MY CINEMATIC ROMANCE #5: MADS MIKKELSEN by PAUL LAIGHT
You know the drill. I pick an actor and have a gander at some of the finest roles in their cinematic/televisual Curriculum Vitae.
For my latest tribute I have a look at the mercurial Mads Mikkelsen; a Danish actor who has impressed me more and more in each role I have seen him in. Here’s FIVE of his finest moments.
***CONTAINS MASSIVE SPOILERS***
CASINO ROYALE (2006)
Mikkelsen was an awesome Bond villain in Daniel Craig’s first outing playing the shifty-banker-come-gambling-addict Le Chiffre. A fantastic Ian Fleming creation, here he’s visualized with classic bleeding tear duct, pitch black hair, and shark-eyed deadpan stare. Mikkelsen’s ability to convey a callous cold demeanour provided a perfect counterpoint to the free-running energy, muscularity and snarling passion of Craig. Furthermore, Mikkelsen’s intelligence, angularity and range allow him to play striking villains and ALMOST have you rooting for them.
FLAME AND CITRON (2009)
This is a thrilling Danish WW2 story charting the exploits of Danish Resistance fighters/assassins codenamed Flammen and Citron. Mikkelsen portrays Jorgen, the latter of the partnership as he and compatriot Bendt laid waste to Nazis and their Danish collaborators amidst the German occupation. Mikkelsen is very good at playing smooth characters but here he’s nervy, dirty, sweaty and living-on-the-edge. He brings his classic mournful look to a character fighting inner demons, traitors and Nazis; all the while trying to cling to the family he loves. War brought the worst and best out of people; sometimes at exactly the same time as this film ably illustrates.
HANNIBAL (TV – 2013 – 2015)
It took me a couple of attempts to get into Gaumont/NBC’s lavish adaptation of Thomas Harris’ iconic characters and indeed I bailed watching it the first time round as I didn’t get it. However, buoyed by fan-boy admiration for Mads and also encouraged by my American girlfriend I tried again and have just whipped through the first two seasons of a killing, cooking and bloody-curdling TV feast. Mikkelsen plays an elegant, urbane and vampiric Hannibal Lecter far removed from the over-the-top-grand-theatrics of the brilliant Anthony Hopkins. His pursuers are once again Will Graham (Hugh Dancy) and Jack Crawford (Lawrence Fishburne) as they attempt to track down a number of serial-killers all knocking about the United States of Annihilation.
There is death and blood galore in this series all presented via a beautifully shot and very artistic editing design full of surreal imagery and Rorschach-style montage. Mikkelsen as Lecter is a delight as he kills and grills his victims with epicurean aplomb. If you like gory imagery, psychological mind games and gothic narrative then this is the show for you. Mikkelsen excels as usual as he can convey a moment of pure evil and black humour with a single look or gesture. He’s also no stranger to cannibalistic characters having played a sympathetic yet murderous meat-man in the Danish black comedy Green Butchers (2003). Bring on Season 3!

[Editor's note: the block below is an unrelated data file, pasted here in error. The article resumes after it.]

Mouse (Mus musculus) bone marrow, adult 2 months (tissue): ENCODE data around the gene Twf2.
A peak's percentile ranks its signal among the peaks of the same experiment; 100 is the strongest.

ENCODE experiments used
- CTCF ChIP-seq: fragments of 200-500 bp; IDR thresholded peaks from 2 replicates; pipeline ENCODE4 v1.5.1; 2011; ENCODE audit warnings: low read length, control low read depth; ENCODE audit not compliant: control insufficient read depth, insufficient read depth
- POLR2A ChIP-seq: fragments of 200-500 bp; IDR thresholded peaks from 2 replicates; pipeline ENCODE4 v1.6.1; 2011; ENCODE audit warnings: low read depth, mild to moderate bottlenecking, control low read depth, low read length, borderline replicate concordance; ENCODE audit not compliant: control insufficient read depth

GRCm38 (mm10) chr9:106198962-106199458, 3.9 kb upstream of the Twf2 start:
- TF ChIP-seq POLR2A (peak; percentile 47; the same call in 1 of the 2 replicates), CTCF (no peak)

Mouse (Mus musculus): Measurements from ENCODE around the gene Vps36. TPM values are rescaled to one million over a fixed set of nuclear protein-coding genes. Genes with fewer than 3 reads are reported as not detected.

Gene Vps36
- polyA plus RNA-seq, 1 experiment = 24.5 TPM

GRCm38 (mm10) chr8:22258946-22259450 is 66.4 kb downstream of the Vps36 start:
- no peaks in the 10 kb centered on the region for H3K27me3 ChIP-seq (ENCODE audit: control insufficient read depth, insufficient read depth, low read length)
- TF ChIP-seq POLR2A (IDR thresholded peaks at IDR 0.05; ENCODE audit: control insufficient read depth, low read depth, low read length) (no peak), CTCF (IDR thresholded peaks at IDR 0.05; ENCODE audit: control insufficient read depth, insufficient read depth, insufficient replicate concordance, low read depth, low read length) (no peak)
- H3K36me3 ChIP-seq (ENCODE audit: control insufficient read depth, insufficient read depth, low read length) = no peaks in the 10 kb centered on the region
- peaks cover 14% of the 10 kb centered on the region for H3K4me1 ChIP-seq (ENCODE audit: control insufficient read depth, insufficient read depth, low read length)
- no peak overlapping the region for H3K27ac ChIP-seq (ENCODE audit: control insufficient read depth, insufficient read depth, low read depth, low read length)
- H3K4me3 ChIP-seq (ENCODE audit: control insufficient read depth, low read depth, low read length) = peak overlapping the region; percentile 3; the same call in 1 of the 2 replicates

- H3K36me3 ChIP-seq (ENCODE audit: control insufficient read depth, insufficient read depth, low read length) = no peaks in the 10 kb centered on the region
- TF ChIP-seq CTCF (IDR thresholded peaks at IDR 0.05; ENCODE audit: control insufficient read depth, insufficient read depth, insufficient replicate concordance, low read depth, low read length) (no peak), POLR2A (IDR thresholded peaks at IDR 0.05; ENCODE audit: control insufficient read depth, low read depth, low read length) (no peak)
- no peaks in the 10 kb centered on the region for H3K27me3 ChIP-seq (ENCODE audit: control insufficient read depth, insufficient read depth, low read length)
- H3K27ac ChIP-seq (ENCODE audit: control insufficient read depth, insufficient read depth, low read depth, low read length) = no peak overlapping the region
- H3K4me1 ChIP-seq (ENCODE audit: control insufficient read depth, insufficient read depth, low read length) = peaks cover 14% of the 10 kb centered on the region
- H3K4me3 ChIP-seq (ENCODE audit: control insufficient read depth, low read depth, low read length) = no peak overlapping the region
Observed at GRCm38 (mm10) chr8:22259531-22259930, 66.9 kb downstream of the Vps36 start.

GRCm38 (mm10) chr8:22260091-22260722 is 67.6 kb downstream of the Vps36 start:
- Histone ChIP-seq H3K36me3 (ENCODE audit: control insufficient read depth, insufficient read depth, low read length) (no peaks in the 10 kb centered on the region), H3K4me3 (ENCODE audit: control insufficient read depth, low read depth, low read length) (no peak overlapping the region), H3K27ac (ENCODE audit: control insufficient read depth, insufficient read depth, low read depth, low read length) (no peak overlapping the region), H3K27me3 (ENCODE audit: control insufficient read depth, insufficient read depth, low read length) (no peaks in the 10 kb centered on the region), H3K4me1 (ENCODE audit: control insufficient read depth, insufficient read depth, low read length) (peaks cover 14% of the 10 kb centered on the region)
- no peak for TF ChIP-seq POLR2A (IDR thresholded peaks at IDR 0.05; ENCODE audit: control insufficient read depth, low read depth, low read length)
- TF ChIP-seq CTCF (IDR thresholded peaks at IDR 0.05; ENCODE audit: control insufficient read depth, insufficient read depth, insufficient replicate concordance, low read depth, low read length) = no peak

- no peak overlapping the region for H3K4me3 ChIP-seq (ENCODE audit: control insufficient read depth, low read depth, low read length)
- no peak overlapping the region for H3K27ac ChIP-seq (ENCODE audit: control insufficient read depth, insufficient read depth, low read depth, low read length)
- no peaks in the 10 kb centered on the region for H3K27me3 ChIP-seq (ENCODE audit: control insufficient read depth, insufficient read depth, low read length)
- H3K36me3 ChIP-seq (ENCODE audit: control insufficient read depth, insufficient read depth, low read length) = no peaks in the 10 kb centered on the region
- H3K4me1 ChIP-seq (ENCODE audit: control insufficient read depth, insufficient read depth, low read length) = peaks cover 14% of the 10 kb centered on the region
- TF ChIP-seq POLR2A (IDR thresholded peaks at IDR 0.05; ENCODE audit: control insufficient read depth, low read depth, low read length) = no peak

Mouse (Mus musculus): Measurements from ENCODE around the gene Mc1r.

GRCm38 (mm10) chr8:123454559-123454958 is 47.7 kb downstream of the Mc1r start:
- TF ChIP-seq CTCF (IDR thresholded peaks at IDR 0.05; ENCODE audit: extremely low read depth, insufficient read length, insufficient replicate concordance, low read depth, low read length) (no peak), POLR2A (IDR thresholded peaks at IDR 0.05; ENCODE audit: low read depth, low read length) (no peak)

THE HUNT (2012)
This is one of the best dramas I have seen in a long time. Mikkelsen is a well-respected Primary teacher in a middle-class Danish village. Following a seemingly innocuous incident with a young girl he is suddenly accused of being a paedophile. The matter escalates and escalates as he is shunned by those around him and he becomes isolated while protesting his innocence. Mikkelsen is incredible as this tortured pariah who is terrorized by the equivalent of villagers with torches and pitchforks pursuing a monstrous Frankenstein creation to its doom. The genius of this challenging film is creating an antagonist out of a kindergarten child’s blurred memory subsequently fuelled by fervent and fundamentalist mob rule. It’s arguably Mikkelsen’s finest performance; full of nuance and pathos as his character Lucas suffers a kind of modern day Kafkaesque ordeal. Deservedly he won Best Actor at the Cannes Film Festival.
PUSHER (1996)/PUSHER II (2004)
Mikkelsen’s debut was in Nicolas Winding Refn’s gritty drug drama Pusher where he played the scumbag Tonny; a lowlife mate of dealer Frank. He certainly made an impact because when Refn made a sequel he put forth Tonny as the main character of the story. Pusher II is even more relentlessly grim than the original featuring all manner of dumb, lower-class hoods trying to scrape gold from Copenhagen streets paved mainly with smack and dog-shit. It’s an unglamorous and honest realisation of criminal-life with a lot in common with Scorcese’s Mean Streets (1973), as low-level pushers fuck one another over on a regular basis.
Mikkelsen’s Tonny is a tragic character who is left rudderless by a manipulative father and just cannot cut a break due to both his own lack of intelligence or positive role models. Tonny’s portrayed like a blind dumb bear chained to a metal stake swiping at those around him as he attempts to find the means to escape or redemption only to realise he’s all alone in the dark. Never has there been so much sympathy for a movie thug like Tonny as Mikkelsen extracts every bit of humanity he can from the poor beast.